Tuesday, November 25, 2008
Oceans Ten Times More Acidic Than Thought
National Geographic has a curious article entitled, Oceans Ten Times More Acidic Than Thought" that contains so many errors it's difficult to know where to begin. For starters, the title implies that the ocean is ten times more acidic that previously thought, like it slipped from 6.5 to 5.5pH, catching researchers off guard. In reality, it's the increase in acidity that is ten times higher than some climate model predicted. Perhaps a better title would have been, "Global Warming Model Incorrect By an Order of Magnitude".
The word "Oceans" in the title implies many of our oceans have increased acidity, but the article cleanly states the research applies to the ocean around one island (or perhaps "Oceans" in the title needs a possessive apostrophe).
A whale of a contradiction in the article is "...carbon dioxide dissolves in the oceans it forms carbonic acid, which in turn has a negative impact on marine life.", but later the article claims, "Larger mussels and barnacles suffered, leaving smaller barnacles and some calcium-based seaweeds better off."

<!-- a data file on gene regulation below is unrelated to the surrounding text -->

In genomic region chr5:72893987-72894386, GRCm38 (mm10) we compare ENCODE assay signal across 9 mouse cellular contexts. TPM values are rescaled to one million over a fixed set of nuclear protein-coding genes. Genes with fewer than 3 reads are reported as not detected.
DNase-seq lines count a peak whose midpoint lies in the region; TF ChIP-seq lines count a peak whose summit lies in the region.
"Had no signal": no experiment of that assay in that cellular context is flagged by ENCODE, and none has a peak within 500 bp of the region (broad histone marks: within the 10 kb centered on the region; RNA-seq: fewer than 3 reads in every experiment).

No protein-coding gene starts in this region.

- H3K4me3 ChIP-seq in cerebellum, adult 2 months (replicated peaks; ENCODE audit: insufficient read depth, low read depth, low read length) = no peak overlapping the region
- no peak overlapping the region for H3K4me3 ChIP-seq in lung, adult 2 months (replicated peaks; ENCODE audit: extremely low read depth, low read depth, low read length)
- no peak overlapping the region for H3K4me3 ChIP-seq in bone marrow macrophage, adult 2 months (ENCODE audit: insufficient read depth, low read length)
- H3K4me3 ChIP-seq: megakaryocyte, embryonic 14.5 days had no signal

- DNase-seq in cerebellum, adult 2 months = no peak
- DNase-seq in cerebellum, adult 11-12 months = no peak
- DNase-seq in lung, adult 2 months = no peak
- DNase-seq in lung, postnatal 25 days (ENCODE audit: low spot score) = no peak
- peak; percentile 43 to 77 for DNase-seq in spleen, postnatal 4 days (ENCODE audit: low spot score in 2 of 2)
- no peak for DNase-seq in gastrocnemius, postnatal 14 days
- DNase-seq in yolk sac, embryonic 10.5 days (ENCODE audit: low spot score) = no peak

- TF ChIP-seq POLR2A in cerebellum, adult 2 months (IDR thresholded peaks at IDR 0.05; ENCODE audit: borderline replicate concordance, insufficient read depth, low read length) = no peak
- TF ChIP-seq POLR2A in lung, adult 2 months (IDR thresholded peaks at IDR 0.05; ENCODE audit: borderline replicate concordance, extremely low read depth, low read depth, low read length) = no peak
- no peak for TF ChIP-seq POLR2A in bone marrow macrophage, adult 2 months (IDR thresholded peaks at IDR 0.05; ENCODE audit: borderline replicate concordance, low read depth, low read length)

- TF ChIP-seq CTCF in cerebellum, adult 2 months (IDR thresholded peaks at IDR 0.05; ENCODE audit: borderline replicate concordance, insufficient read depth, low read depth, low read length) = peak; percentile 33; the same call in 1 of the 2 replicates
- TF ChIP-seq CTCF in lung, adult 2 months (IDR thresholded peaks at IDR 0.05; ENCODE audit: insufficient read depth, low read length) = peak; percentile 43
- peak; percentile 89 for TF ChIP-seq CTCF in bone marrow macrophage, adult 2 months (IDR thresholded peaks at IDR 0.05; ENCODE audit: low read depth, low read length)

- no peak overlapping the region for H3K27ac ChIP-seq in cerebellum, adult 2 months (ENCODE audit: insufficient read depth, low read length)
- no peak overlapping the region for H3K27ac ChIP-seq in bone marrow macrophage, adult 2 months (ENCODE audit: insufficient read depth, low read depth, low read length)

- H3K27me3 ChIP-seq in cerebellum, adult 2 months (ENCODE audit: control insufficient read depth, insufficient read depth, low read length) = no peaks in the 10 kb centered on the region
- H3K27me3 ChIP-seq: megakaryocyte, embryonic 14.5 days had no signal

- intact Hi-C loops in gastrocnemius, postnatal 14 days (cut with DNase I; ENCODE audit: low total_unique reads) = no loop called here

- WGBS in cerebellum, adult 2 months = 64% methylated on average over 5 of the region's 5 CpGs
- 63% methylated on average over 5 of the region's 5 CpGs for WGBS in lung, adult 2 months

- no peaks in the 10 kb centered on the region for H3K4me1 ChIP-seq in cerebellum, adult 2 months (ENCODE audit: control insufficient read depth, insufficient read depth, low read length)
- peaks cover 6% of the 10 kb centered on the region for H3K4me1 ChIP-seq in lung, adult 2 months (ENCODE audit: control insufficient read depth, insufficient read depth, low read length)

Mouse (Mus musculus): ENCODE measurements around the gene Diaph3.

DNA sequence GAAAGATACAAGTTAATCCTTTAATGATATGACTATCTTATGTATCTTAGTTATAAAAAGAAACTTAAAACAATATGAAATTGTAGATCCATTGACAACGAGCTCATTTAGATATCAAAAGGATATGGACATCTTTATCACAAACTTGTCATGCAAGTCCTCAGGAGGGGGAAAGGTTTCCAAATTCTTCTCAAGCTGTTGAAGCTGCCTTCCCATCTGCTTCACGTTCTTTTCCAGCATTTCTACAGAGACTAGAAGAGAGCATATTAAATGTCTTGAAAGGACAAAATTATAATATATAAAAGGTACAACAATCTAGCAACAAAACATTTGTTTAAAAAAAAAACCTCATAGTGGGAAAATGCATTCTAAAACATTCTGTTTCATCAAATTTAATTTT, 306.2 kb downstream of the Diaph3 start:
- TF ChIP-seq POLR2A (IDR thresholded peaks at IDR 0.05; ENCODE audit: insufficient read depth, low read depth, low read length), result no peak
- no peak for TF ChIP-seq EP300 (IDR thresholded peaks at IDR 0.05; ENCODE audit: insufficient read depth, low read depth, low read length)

Increased acidity doesn't have a negative impact on all marine life. Under almost any change in environment, some species will do better and other will flounder.
The article ends with a stinging quote: "This is typical of so many climate studies—almost without exception things are turning out to be worse than we originally thought." This clearly is a call to the readers to do something about the tsunami of impending climate change. Although it could be argued from the article that there's something fishy with these climate models which can't make accurate predictions.
The whole article should be taken with a grain of salt.